Prostate Cancer - Surgery often not justified

 

Recent studies confirm overtreatment / Serious side effects for patients after surgery

The majority of patients in Germany diagnosed with localized prostate cancer are still undergoing radical surgery. That this procedure has been obsolete for quite some time has meanwhile been evidenced by numerous studies. Especially for men with low risk tumors or men over the age of 70, radical prostatectomy might not be a wise decision. On the contrary: Many patients complain of significant side effects after the surgery—and this, although vessel and nerve-sparing surgical techniques are used more frequently.

 


The fact is prostate cancer is now discovered more often at an early stage due to improved screening methods. However, at the same time, uncertainty exists whether all diagnosed tumors need invasive therapy, such as radical surgery. Because we know now that many of these tumors would never cause symptoms, let alone lead to death. "Reaching for the scalpel happens all too often" criticizes Dr. Stefan Neubauer, urologist at West German Prostate Center. Men with prostate cancer generally undergo surgery prematurely without the option of a more gentle treatment, such as the "watchful waiting" (doing nothing or active surveillance) being considered.

More harm than good.

Numerous studies, including a recent study1 published in the New England Journal of Medicine confirm the theory that too many men who had undergone radical surgery did not enjoy long-term benefits. On the contrary, the proportion of men who are incontinent within two years (17% versus 6%) or impotent (81% versus 44%) is significantly higher in patients who had radical surgery than in patients who were not treated with radical surgery. 
Similar results were also shown in a recent study of the Health Insurance Company Barmer GEK2. According to this study, 70 percent of those having had surgery complained about erectile dysfunction, 53 percent about sexual disinterest, and over 16 percent complained about urinary incontinence. One in five patients also confirmed surgery-related complications such as excessive bleeding or bowel injury.

A Swedish study also found that particularly prostate cancer patients with non-palpable, less aggressive tumor (T1 tumor, a Gleason score below 7) and men over the age of 70 do not benefit from invasive surgery.  But also for patients whose tumor characteristics are unfavorable (T1 tumor, Gleason score 7 / T2 tumor, Gleason score 6), the advantage of an invasive treatment, such as surgery, can according to scientists not be verified conclusively.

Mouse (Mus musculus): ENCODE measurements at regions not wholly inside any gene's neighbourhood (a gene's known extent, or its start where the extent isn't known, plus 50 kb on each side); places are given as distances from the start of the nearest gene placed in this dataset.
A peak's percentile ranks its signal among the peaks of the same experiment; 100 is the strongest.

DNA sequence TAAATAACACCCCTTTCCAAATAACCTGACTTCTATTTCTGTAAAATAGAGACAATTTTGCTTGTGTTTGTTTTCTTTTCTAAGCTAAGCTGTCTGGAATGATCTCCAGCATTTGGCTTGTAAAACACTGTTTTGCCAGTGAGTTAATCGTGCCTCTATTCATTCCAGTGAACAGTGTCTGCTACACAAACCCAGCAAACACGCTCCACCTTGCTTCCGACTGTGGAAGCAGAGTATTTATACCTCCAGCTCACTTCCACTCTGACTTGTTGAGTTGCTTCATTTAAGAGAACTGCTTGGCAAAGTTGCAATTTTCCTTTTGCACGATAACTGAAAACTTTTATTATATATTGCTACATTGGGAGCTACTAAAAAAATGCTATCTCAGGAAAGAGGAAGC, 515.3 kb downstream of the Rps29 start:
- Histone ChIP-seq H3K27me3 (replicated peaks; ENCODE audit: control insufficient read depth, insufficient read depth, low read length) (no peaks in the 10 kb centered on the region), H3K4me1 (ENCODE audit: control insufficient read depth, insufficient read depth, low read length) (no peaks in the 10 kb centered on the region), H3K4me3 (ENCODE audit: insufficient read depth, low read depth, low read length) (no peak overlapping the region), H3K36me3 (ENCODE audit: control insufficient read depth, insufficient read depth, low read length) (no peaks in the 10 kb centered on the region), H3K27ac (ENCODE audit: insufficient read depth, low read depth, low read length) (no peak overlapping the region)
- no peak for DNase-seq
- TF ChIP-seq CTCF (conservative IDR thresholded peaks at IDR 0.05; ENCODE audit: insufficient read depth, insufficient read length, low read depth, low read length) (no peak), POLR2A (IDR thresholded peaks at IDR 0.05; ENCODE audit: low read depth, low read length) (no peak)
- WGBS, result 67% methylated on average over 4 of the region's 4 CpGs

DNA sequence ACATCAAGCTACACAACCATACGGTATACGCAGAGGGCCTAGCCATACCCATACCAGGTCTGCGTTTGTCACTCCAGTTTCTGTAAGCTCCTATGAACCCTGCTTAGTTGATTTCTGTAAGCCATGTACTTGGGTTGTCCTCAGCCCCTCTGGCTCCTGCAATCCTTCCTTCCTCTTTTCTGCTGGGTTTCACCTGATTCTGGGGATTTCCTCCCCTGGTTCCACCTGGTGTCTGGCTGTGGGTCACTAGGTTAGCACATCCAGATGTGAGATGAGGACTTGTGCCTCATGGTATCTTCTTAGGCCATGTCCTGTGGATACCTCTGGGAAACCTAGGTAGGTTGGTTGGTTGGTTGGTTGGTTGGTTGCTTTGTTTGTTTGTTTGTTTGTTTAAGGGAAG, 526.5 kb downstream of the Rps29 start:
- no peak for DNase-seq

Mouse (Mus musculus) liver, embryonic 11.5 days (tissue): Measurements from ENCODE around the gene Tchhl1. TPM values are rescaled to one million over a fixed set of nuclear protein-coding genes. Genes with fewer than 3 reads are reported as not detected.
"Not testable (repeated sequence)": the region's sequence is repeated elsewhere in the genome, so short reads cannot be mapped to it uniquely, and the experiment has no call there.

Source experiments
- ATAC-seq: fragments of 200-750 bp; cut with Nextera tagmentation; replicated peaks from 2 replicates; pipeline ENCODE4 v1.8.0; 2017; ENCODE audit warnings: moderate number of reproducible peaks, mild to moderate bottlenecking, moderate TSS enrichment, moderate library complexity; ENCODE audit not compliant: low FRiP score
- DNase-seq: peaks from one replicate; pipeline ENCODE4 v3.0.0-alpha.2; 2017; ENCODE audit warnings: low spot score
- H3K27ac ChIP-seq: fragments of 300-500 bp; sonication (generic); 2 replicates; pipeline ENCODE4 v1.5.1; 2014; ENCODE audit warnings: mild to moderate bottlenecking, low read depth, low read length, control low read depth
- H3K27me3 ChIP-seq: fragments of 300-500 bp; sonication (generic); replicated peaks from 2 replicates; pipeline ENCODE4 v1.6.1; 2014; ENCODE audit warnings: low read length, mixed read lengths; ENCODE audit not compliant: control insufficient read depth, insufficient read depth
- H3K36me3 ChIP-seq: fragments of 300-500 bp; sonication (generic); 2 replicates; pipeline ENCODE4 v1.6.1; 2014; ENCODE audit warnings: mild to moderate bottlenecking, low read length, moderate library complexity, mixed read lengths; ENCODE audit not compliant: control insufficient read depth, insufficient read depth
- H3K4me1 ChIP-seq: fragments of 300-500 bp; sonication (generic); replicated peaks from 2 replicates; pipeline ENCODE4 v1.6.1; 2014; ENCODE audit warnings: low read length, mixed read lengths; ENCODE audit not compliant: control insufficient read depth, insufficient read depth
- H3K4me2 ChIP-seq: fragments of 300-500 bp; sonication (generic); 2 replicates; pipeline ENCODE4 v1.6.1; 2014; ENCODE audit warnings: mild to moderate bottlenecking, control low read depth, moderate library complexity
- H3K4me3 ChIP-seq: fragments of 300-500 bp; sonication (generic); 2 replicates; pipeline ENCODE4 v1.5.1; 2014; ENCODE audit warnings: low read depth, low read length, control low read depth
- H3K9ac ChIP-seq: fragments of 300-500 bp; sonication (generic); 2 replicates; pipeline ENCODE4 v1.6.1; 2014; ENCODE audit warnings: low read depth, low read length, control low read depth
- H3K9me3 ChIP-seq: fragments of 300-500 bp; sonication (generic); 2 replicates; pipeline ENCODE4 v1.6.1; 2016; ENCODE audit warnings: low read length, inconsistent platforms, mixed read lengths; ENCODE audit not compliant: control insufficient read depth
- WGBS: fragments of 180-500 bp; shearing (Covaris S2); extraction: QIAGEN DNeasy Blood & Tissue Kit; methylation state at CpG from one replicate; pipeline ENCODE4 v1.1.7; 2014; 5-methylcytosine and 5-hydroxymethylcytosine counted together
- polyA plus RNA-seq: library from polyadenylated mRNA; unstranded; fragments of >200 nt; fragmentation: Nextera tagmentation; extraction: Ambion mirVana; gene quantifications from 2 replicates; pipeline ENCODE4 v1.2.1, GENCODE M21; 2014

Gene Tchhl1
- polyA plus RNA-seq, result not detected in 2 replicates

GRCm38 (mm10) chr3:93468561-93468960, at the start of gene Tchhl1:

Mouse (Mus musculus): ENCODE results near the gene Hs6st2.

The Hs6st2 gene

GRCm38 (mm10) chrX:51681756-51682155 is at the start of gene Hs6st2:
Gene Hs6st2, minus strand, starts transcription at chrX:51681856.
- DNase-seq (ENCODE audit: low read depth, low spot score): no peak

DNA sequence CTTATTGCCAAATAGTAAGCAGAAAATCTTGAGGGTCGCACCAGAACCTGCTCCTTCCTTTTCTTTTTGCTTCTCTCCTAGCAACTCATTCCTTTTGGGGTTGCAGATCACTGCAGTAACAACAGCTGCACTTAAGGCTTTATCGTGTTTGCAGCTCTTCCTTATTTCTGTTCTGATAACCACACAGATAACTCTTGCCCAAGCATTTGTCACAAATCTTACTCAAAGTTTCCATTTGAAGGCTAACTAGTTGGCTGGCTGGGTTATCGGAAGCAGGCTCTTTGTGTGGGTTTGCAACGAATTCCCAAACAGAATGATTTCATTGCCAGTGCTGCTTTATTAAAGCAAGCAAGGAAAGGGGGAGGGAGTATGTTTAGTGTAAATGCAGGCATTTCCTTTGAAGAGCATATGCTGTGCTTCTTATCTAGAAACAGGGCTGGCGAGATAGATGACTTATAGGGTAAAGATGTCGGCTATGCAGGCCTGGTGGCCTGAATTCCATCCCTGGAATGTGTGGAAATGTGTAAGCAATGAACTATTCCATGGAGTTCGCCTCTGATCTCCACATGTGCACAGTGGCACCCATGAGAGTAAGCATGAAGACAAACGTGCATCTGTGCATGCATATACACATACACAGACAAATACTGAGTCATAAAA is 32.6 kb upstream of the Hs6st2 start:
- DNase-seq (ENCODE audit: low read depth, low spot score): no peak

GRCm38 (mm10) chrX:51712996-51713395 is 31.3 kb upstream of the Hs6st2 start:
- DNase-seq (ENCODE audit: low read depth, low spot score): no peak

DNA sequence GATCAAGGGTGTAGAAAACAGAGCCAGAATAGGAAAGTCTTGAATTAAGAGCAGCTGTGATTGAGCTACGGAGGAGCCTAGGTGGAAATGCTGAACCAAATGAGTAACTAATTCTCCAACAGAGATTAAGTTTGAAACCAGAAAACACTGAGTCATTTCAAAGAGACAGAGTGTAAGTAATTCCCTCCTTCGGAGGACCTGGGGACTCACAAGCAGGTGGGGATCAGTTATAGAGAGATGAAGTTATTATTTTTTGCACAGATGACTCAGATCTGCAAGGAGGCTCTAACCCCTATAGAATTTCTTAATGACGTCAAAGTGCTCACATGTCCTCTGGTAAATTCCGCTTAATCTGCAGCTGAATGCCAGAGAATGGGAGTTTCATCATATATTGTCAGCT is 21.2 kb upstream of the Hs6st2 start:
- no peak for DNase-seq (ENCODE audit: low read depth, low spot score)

"An extended radical removal of the prostate does in many cases not prolong life, but does in a worst case scenario significantly reduce life quality", says Dr. Neubauer. In the current research situation, the question arises whether a more radical approach to treatment is justified in every case.  Instead, the aim should rather be to achieve the best recovery in combination with minimal side effects. Suitable for this are primarily minimally invasive techniques, such as internal radiation. During the so-called brachytherapy, smallest radiation sources are placed directly into the prostate under ultrasound control. Thus, brachytherapy has a major advantage over radical surgery: "Through an exact distribution of the radiation dose, we can irradiate the tumor without damaging surrounding structures such as the urethra or urethral sphincter ", so Dr. Neubauer.

Recent meta-study: brachytherapy superior to surgery 

Brachytherapy is not only convincing because it results in lesser complications and side effects but also in terms of effectiveness: Thus a recent meta-study (summary of worldwide study data), demonstrated for the first time that brachytherapy, by itself or in combination with an additional radiation or hormone therapy, provides in comparison to radical surgery at least as good or even better cure rates. "This will allow the patient to meaningfully combine the advantage of an optimal tumor cure with the in comparison to radical surgery fewer side effects of a brachytherapy", says Neubauer.

1 Wilt TJ, Brawer MK, Jones KM et al.; Prostate Cancer Intervention versus Observation Trial (PIVOT) Study Group. Radical prostatectomy versus observation for localized prostate cancer. N Engl J Med. 2012 Jul 19;367(3):203-13.
2 Barmer GEK Krankenhausreport 2012
3Vickers A, Bennette C, Steineck G, Adami HO, Johansson JE, Bill-Axelson A, Palmgren J, Garmo H, Holmberg L. :Individualized Estimation of the Benefit of Radical Prostatectomy from the Scandinavian Prostate Cancer Group Randomized Trial.Eur Urol. 2012 Apr 19. [Epub ahead of print]
4Grimm P, Ignace Billiet I, Bostwick D et al. Comparative analysis of prostate-specific antigen free survival outcomes for patients with low, intermediate and high risk prostate cancer treatment by radical therapy. Results from the Prostate Cancer Results Study Group. BJUI 109, Suppl. 1, 22-29, 2012